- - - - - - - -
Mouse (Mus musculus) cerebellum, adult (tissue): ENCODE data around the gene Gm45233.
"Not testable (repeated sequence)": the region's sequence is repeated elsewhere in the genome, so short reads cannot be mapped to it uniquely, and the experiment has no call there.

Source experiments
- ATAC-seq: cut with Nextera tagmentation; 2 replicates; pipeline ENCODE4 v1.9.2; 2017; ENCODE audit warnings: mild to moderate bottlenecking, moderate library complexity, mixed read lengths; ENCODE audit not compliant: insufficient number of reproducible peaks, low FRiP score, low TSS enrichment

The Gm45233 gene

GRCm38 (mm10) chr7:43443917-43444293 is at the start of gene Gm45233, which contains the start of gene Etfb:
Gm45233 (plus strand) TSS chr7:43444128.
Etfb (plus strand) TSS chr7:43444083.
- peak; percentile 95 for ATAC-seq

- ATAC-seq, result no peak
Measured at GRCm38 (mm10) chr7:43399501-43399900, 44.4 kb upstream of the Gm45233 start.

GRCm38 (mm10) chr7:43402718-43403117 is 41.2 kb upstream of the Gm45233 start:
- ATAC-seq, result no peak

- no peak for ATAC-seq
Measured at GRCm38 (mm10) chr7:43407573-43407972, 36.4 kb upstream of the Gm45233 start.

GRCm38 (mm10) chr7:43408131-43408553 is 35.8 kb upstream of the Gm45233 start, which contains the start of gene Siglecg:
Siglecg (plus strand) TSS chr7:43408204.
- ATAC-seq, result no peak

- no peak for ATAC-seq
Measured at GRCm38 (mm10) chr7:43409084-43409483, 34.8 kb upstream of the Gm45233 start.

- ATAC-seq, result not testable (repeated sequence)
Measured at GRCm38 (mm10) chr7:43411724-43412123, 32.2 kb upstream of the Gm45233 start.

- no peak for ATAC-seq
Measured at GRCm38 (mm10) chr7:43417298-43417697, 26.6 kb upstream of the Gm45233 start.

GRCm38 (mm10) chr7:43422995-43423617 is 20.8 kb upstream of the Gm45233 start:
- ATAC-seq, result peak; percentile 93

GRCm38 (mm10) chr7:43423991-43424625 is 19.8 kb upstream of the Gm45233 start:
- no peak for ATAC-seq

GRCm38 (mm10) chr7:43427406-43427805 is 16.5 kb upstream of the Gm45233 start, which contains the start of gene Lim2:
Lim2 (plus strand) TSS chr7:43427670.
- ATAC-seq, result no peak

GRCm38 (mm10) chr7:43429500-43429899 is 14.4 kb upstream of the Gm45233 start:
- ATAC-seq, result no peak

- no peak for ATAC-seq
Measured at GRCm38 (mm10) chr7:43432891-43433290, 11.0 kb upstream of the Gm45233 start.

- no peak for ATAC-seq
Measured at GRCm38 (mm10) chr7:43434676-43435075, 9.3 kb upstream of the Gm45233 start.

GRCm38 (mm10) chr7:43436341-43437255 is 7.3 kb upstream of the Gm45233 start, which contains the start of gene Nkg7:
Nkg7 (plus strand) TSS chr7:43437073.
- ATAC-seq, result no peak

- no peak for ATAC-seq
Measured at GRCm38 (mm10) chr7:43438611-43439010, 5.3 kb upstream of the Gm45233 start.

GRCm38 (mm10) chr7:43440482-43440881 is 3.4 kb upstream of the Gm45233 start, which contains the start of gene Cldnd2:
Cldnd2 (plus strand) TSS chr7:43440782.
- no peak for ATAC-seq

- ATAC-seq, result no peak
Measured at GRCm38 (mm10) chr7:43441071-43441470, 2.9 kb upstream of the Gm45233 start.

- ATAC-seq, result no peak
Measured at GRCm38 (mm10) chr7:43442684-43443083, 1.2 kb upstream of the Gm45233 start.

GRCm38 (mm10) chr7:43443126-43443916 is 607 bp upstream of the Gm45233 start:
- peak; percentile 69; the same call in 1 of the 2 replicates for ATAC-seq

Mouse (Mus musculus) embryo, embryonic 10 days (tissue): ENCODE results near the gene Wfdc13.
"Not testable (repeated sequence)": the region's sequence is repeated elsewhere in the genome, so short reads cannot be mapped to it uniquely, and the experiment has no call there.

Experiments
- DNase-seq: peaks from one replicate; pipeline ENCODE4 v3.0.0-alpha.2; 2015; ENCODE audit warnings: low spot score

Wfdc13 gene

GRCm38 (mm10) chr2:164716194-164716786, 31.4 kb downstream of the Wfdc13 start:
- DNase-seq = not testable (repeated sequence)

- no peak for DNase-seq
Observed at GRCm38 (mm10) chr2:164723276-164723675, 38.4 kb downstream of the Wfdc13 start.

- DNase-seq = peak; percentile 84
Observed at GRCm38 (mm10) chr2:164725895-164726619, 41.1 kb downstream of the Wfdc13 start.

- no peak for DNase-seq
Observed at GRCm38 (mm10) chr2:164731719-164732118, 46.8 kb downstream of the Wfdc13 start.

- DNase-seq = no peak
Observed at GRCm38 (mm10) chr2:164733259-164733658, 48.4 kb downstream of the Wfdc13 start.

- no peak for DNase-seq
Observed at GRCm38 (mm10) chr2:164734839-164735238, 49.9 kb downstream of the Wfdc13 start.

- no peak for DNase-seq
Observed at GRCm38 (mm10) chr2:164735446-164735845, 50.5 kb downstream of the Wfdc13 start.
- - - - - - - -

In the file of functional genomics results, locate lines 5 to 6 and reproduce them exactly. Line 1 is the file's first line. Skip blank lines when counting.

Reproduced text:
The Gm45233 gene

GRCm38 (mm10) chr7:43443917-43444293 is at the start of gene Gm45233, which contains the start of gene Etfb: